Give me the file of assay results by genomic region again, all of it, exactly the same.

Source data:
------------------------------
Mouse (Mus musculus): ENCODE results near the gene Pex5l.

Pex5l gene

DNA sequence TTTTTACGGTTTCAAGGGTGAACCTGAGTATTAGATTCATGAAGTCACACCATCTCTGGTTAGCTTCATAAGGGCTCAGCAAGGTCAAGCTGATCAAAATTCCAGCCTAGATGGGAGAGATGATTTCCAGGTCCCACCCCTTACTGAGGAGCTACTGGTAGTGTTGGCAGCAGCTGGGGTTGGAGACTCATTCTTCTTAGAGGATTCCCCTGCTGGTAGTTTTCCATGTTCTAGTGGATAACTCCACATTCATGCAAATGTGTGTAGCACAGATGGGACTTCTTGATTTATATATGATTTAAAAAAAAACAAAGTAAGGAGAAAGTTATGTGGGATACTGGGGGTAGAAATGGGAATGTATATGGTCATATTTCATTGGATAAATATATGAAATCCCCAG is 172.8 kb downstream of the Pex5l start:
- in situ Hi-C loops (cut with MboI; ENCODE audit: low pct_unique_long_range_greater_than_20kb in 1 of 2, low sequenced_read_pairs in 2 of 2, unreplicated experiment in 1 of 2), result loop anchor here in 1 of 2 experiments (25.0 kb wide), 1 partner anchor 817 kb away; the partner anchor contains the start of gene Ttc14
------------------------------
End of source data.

Mouse (Mus musculus): ENCODE results near the gene Pex5l.

Pex5l gene

DNA sequence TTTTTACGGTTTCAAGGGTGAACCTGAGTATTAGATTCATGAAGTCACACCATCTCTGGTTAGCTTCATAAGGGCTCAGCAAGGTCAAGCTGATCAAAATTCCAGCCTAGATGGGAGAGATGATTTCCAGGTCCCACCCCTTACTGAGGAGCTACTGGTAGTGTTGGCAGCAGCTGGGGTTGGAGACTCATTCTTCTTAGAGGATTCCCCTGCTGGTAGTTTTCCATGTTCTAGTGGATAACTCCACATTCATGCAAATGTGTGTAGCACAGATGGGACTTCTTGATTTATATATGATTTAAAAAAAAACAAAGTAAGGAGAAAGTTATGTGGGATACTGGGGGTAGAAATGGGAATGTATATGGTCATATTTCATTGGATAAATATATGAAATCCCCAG is 172.8 kb downstream of the Pex5l start:
- in situ Hi-C loops (cut with MboI; ENCODE audit: low pct_unique_long_range_greater_than_20kb in 1 of 2, low sequenced_read_pairs in 2 of 2, unreplicated experiment in 1 of 2), result loop anchor here in 1 of 2 experiments (25.0 kb wide), 1 partner anchor 817 kb away; the partner anchor contains the start of gene Ttc14